Taping dozens of promotional spots plugging a show for local cable companies can get tiresome. But Graham Norton (search) — the naughty-minded UK talk show host set to conquer America — is finding it a source of endless amusement.

Norton giggles helplessly after he realizes that he is about to read a prepared line that goes: "Oh, come now, Cox customers, don't try and pretend that wasn't fun." (He does not know that Atlanta-based Cox Cable is one the biggest operators in the U.S.)

"Why would you call something that?" laughs Norton, who has just begun a 13-week run on Comedy Central (search) with a new talk show, "The Graham Norton Effect." (search) "That's just mean."

Mean is exactly what Norton's good-natured shtick is not. Though his talk show is filled with silly sex toys, randy Web sites (like one devoted to a man's fetish for watching women brush their teeth) and stories that would make Congressman Jack Ryan blush, Norton isn't mean or dirty in the Howard Stern way.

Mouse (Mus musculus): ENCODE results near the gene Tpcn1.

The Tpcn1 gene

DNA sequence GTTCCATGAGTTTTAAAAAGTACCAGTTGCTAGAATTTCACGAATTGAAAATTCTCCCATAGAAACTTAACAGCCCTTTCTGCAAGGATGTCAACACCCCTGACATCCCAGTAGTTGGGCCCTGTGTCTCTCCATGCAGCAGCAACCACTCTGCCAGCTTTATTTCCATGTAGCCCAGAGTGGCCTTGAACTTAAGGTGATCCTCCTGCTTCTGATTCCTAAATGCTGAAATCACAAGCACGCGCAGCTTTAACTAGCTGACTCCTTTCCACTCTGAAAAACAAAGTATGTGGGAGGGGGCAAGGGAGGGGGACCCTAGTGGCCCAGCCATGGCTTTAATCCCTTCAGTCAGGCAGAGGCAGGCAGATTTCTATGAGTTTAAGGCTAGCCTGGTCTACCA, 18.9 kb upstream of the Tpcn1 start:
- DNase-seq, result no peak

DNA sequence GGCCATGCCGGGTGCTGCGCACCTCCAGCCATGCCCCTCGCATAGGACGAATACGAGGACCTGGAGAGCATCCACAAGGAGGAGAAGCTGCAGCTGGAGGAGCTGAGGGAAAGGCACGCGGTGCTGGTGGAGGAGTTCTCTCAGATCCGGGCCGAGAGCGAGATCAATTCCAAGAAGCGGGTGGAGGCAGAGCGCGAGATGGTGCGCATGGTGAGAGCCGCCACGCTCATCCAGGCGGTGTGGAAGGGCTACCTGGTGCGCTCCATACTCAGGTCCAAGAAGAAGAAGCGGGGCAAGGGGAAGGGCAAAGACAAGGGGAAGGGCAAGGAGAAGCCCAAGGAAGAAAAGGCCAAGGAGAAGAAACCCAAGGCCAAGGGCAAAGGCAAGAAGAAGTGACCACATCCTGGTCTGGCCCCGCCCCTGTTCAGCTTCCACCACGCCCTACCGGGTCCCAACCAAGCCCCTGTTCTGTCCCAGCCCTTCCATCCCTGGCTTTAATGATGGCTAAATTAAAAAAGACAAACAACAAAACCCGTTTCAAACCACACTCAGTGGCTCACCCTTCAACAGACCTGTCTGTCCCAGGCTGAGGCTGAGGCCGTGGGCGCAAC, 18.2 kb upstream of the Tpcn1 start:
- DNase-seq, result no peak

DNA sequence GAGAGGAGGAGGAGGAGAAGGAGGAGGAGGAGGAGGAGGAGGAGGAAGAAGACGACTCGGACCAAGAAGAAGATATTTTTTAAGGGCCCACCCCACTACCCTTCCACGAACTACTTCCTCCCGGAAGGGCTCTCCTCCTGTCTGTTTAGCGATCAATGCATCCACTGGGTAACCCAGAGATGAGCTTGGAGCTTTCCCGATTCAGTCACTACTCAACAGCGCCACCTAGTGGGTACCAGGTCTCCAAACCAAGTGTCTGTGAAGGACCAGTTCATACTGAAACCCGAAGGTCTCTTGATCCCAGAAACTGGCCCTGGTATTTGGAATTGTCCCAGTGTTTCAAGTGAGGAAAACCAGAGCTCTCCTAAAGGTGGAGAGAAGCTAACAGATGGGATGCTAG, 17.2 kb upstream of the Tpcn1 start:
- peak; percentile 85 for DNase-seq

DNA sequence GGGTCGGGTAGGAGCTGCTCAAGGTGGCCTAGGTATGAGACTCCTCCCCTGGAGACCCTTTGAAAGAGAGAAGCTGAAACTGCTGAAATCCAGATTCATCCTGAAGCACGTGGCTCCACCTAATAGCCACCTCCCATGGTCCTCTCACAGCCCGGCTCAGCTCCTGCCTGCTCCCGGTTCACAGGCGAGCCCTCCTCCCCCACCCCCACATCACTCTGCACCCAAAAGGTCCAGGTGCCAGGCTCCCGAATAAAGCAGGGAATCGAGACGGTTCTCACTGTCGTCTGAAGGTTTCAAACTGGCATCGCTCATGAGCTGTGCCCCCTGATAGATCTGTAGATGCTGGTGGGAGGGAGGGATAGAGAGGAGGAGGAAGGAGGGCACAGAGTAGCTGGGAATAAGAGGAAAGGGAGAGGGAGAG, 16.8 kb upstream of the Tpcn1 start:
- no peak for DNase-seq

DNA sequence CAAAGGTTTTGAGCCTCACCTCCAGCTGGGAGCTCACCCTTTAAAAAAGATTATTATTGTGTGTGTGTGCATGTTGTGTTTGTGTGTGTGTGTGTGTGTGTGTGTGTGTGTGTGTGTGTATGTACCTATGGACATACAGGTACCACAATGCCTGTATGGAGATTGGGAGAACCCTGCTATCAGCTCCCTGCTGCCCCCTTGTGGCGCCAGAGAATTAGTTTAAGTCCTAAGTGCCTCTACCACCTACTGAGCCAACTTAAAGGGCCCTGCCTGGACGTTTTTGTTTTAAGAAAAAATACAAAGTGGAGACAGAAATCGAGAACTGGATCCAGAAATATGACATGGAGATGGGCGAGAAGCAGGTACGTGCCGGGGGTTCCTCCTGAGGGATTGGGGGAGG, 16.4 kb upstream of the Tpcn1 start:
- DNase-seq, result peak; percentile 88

He just reacts with shocked glee over the awfully embarrassing things celebrities and audience members can't wait to reveal.

A huge star in the UK, Norton's most recent show aired five days a week (almost unheard of in Great Britain, where they have no tradition of daily talk shows like "The Tonight Show"). So filming one show a week here (it airs Thursdays at 10 p.m.) seems like a vacation.

"That's a good thing but also a bad thing," says the 41-year-old Irish-born comic. "I'm not sure what will finish first — the series or my liver.

"I'm living in New York, and I haven't quite figured out yet that that doesn't mean you have to stay out 'til four every night. The city that never sleeps? That can't be true. Oh, but it is."

He's just bought an apartment in Chelsea, proof that he's serious about putting in the time to become as well known here as he is in the UK.

Of course, if the U.S. show clicks, Norton could have a terrible problem: He's committed to both Comedy Central for two years (which has an option for an extra nine shows and a second season) and a brand-new, family-oriented variety show for the BBC. That's set to launch in October but doesn't even have a firm format yet.

Point out that those two commitments could very well overlap, and Norton laughs.

"It's a lovely problem to even contemplate," says Norton. "Presumably, if this show is a disaster, I'll be on my way to JFK with a thank-you note, if that.

"And I'll be paying for the cab myself."